Ethical perspectives on interrogation

An analysis of contemporary techniques

Authored by: Maria Hartwig , Timothy J. Luke , Michael Skerker

The Routledge Handbook of Criminal Justice Ethics

Print publication date:  July  2016
Online publication date:  July  2016

Print ISBN: 9780415708654
eBook ISBN: 9781315885933
Adobe ISBN: 9781134619450

10.4324/9781315885933.ch21

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Abstract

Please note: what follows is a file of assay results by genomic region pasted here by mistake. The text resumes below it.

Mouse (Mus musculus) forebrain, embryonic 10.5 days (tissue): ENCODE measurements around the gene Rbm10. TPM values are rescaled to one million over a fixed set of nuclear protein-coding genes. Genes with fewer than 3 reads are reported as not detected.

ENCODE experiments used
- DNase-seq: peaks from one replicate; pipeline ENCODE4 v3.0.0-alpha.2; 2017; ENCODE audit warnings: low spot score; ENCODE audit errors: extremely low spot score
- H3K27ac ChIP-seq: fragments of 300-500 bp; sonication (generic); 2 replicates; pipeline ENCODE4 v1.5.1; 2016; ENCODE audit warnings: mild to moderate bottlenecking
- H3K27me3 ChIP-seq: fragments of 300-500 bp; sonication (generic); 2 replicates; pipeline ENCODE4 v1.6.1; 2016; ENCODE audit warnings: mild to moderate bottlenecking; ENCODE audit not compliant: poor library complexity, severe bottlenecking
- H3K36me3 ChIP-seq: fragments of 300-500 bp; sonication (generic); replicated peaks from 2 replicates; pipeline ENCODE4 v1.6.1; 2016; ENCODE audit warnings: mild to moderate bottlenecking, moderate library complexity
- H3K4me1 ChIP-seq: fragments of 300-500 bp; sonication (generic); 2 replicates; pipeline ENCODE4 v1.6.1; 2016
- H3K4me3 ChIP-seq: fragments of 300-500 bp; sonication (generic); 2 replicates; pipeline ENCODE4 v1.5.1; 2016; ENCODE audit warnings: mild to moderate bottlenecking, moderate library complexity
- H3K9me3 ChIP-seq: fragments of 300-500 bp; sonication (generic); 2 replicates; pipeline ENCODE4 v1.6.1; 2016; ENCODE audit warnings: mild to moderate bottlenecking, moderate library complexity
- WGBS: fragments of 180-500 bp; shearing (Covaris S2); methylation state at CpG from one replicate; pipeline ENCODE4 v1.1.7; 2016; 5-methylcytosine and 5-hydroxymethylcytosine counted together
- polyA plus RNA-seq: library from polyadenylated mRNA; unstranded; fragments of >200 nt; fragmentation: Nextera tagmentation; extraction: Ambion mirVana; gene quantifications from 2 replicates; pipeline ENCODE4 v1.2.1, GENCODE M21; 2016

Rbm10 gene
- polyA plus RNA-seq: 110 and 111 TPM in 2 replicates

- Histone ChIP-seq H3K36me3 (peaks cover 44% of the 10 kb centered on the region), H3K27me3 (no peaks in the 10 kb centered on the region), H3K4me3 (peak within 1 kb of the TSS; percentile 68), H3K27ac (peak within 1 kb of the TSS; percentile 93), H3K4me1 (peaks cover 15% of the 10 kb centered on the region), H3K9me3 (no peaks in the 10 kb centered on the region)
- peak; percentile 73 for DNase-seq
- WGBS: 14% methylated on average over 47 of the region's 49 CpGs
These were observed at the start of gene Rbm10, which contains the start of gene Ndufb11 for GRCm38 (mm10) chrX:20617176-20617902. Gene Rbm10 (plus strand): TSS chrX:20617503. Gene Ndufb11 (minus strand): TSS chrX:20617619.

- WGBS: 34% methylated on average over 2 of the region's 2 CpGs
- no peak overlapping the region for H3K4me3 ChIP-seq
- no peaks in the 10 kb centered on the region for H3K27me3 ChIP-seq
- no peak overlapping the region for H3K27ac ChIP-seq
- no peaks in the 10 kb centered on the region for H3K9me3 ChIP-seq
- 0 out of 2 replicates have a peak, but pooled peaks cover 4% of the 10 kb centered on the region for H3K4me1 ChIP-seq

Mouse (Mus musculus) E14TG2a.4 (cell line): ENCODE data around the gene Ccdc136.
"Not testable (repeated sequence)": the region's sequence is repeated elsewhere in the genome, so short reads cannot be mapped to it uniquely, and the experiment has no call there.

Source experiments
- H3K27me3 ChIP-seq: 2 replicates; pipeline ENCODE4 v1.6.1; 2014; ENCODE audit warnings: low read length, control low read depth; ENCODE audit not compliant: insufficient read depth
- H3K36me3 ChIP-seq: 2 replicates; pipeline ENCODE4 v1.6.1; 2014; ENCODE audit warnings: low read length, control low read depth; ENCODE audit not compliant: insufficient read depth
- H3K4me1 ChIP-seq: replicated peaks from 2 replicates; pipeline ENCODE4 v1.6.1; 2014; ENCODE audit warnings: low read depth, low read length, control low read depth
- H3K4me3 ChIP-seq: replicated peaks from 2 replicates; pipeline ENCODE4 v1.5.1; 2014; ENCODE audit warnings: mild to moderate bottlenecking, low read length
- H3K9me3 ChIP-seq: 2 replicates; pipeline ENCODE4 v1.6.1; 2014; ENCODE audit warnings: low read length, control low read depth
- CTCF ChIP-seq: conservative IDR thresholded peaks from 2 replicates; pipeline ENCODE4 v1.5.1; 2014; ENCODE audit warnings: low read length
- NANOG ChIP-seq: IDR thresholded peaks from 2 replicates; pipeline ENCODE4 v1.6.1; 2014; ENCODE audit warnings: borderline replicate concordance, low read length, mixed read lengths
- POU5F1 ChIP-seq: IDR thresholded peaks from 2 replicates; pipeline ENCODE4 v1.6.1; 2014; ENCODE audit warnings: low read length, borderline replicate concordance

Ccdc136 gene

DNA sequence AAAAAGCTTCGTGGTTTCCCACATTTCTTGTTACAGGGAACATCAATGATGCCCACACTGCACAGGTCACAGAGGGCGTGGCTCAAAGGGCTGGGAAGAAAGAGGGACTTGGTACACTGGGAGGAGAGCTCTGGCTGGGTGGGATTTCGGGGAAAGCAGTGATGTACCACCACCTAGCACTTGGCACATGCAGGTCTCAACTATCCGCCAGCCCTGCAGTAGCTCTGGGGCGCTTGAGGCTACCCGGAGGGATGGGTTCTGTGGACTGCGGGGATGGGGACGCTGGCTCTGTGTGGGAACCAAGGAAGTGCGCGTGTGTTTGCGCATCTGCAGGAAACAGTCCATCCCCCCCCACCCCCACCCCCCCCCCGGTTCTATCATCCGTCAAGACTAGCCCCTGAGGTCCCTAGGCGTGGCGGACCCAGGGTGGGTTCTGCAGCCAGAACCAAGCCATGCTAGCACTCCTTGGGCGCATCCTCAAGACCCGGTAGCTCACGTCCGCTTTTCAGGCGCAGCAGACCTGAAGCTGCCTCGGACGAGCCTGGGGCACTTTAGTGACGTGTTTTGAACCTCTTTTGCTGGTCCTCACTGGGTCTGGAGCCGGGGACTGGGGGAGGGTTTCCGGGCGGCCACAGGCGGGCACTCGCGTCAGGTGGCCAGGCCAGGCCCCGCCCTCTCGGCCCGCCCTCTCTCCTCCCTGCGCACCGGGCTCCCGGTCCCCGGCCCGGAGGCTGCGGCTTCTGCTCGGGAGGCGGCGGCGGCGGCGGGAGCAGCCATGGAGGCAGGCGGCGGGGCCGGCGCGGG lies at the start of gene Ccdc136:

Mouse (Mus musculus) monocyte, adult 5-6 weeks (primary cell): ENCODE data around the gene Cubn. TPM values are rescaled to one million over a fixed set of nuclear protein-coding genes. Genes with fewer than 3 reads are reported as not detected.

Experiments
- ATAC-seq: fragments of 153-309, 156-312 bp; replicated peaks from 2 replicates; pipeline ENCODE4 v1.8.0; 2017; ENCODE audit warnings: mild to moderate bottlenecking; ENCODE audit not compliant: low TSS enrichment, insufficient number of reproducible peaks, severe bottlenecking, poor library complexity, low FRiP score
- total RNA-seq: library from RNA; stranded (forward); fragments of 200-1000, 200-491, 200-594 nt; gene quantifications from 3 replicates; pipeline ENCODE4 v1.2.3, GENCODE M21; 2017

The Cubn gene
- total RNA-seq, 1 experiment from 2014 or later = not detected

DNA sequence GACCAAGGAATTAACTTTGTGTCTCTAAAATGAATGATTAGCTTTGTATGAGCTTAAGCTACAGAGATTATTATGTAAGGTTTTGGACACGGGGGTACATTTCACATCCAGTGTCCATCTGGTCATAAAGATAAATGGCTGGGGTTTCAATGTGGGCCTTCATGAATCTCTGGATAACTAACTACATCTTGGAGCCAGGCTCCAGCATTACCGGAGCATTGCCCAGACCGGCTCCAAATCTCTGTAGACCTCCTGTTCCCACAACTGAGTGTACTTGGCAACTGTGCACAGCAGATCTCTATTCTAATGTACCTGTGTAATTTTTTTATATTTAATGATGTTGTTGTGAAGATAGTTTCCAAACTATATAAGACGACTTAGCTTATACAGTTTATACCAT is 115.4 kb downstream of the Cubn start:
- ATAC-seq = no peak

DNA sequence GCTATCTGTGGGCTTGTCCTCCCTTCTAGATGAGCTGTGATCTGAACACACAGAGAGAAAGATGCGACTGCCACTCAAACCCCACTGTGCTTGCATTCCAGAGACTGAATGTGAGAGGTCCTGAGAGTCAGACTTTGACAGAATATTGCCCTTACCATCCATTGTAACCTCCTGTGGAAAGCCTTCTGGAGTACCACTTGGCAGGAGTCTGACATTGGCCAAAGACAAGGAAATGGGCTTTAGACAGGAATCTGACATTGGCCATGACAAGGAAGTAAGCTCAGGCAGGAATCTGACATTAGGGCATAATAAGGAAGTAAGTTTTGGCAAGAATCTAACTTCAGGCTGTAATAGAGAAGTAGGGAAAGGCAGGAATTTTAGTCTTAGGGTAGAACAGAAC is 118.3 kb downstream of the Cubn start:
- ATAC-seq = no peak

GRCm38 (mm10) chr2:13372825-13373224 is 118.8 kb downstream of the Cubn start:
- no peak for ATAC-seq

Interrogation is a central component in criminal justice settings as well as military, intelligence, and national security contexts. In the last decades, the practice of interrogation has received widespread attention, in particular from psychologists, criminal justice scholars, and sociologists. There is now a substantial body of empirical research on the nature and effects of interrogation techniques commonly used in practice (Kassin et al. 2010). Moreover, the last few decades have seen a wave of research aiming to improve the practice of interrogation through the development and empirical evaluation of interrogation methods derived from psychological science (Vrij and Granhag 2012).

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